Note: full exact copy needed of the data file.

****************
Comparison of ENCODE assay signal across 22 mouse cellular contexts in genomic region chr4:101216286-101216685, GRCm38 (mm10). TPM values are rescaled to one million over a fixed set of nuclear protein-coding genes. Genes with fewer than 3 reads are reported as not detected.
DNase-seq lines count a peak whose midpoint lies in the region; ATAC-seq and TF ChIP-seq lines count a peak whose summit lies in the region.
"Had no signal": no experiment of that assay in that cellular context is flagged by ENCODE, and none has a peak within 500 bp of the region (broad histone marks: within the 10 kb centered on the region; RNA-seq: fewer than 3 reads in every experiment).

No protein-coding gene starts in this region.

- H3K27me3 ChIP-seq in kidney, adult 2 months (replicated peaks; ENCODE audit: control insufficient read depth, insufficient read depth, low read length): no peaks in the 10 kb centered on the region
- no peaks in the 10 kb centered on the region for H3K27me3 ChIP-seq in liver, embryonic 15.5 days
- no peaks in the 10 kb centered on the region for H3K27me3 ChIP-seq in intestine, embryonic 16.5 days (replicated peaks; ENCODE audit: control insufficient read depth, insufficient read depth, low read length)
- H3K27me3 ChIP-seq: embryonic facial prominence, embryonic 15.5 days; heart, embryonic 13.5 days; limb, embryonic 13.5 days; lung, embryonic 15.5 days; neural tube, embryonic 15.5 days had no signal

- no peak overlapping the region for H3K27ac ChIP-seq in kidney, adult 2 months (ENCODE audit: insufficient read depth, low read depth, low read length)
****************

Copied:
Comparison of ENCODE assay signal across 22 mouse cellular contexts in genomic region chr4:101216286-101216685, GRCm38 (mm10). TPM values are rescaled to one million over a fixed set of nuclear protein-coding genes. Genes with fewer than 3 reads are reported as not detected.
DNase-seq lines count a peak whose midpoint lies in the region; ATAC-seq and TF ChIP-seq lines count a peak whose summit lies in the region.
"Had no signal": no experiment of that assay in that cellular context is flagged by ENCODE, and none has a peak within 500 bp of the region (broad histone marks: within the 10 kb centered on the region; RNA-seq: fewer than 3 reads in every experiment).

No protein-coding gene starts in this region.

- H3K27me3 ChIP-seq in kidney, adult 2 months (replicated peaks; ENCODE audit: control insufficient read depth, insufficient read depth, low read length): no peaks in the 10 kb centered on the region
- no peaks in the 10 kb centered on the region for H3K27me3 ChIP-seq in liver, embryonic 15.5 days
- no peaks in the 10 kb centered on the region for H3K27me3 ChIP-seq in intestine, embryonic 16.5 days (replicated peaks; ENCODE audit: control insufficient read depth, insufficient read depth, low read length)
- H3K27me3 ChIP-seq: embryonic facial prominence, embryonic 15.5 days; heart, embryonic 13.5 days; limb, embryonic 13.5 days; lung, embryonic 15.5 days; neural tube, embryonic 15.5 days had no signal

- no peak overlapping the region for H3K27ac ChIP-seq in kidney, adult 2 months (ENCODE audit: insufficient read depth, low read depth, low read length)